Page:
Over the course of the next several weeks, @NASA_TESS will conduct a series of burns (6 of them) to reach its final science orbit. This will include a lunar fly-by on 17 May 2018 at 06:31:52.180 UTC. The lunar fly-by distance will be at approximately 8000 km (altitude).

https://twitter.com/NASA_TESS/status/986921649260941312

Offline TakeOff

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Re: NASA - Transiting Exoplanet Survey Satellite (TESS) updates
« Reply #13 on: 04/19/2018 03:32 PM »
Given the emphasis TESS will give to the northern and southern celestial poles, I'm curious what targets are out there in those regions.  Kepler (initially) targeted a region just off the Milky Way by comparison.
Maybe the ecliptic poles are better for follow up observations by the great telescopes around the equator, and space telescopes like JWST. The Sun is never in the way and I suppose ground based telescopes can always observe one of the poles at night.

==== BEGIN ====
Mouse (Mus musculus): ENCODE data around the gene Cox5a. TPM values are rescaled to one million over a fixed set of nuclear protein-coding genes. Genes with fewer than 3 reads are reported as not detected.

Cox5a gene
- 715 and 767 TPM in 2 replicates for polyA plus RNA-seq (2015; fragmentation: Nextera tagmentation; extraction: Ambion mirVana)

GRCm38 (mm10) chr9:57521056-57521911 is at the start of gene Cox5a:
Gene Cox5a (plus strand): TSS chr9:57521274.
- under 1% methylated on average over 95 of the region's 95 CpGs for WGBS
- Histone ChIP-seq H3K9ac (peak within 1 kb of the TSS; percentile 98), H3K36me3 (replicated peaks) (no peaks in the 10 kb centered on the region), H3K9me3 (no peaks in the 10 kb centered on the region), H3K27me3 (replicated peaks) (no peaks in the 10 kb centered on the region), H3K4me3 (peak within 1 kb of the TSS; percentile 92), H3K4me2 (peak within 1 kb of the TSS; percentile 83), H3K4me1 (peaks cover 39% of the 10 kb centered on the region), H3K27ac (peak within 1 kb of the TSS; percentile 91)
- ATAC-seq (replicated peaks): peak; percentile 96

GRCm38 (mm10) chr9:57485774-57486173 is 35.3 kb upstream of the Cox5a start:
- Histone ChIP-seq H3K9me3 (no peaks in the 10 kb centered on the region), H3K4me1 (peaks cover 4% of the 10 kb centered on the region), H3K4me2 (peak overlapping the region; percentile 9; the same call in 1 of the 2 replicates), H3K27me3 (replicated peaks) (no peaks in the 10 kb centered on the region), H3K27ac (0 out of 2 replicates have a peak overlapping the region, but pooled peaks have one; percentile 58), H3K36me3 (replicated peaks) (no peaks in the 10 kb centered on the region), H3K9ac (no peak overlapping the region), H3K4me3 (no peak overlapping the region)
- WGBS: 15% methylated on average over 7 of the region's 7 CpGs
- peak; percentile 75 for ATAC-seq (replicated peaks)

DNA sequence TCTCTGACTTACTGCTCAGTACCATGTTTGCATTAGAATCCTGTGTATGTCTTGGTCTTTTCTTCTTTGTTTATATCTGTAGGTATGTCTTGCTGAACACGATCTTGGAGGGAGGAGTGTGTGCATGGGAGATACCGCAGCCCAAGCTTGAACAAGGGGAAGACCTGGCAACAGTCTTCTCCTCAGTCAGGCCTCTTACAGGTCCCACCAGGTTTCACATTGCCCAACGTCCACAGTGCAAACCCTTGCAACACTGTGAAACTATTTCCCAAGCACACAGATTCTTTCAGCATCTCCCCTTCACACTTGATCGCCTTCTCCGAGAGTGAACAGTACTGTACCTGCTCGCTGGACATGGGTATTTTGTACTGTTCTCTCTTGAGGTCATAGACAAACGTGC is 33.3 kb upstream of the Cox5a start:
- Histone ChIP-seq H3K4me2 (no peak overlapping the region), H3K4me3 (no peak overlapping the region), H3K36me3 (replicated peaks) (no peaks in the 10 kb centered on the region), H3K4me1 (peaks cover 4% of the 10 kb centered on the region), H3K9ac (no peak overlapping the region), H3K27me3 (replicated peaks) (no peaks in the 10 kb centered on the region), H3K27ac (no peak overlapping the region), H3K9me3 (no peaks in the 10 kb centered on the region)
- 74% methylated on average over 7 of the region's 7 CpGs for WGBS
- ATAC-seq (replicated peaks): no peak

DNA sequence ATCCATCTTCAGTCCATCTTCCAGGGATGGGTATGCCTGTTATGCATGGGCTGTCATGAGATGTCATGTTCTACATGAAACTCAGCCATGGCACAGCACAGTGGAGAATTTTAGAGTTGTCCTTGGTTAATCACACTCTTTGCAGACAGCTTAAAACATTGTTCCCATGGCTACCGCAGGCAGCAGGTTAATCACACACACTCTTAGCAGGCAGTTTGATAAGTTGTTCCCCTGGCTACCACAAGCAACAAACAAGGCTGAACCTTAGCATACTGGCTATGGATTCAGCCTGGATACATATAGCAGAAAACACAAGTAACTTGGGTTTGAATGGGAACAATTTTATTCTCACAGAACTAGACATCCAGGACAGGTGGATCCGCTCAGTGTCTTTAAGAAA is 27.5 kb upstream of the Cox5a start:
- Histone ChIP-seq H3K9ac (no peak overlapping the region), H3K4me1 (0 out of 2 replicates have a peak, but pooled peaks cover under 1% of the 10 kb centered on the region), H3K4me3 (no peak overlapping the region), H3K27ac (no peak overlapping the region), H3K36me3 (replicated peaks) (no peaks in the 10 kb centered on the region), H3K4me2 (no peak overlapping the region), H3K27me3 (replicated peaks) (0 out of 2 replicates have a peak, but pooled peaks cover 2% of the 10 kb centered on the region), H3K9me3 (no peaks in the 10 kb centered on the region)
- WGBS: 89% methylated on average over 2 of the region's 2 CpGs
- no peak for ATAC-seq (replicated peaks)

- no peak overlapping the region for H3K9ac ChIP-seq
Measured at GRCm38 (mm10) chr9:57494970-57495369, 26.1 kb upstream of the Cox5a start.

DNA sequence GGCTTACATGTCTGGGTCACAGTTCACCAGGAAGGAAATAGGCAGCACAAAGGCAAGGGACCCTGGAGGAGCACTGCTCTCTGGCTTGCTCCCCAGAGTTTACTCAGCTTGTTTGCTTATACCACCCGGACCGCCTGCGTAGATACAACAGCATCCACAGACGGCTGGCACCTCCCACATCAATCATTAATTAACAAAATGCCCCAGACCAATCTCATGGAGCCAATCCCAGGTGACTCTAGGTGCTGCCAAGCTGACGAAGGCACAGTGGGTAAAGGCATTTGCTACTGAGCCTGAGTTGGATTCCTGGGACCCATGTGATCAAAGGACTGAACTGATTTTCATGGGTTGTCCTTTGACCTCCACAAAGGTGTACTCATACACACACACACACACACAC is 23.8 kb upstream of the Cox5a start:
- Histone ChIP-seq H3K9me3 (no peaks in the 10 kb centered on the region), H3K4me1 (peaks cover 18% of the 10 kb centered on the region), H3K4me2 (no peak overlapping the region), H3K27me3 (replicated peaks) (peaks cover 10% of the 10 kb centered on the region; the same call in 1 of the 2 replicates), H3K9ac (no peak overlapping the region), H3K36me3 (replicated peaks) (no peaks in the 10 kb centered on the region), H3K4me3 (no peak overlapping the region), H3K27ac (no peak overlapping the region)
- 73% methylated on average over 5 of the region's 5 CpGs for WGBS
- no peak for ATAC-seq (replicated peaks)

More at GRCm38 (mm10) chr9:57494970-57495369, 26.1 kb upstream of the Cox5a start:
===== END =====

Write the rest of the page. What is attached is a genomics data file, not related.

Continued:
A reason I've heard somewhere, I think from scientists on the project, not just speculating on my own, is that TESS will always be pointing away from the Sun (covering a broad strip from the pole to the equator), making it possible for simultaneous observations from the ground. This is probably more interesting for other astrophysics than transiting planets. TESS will observe the variability of stars and quasar all over the sky. It will for example maybe find stellar mass black holes revealed by them briefly microlensing background stars. That would benefit from immediate observation from the ground. Also, telescopes on completely different wavelengths (for example hunting high energy transient events such as novas) can coordinate observations with TESS' visible light.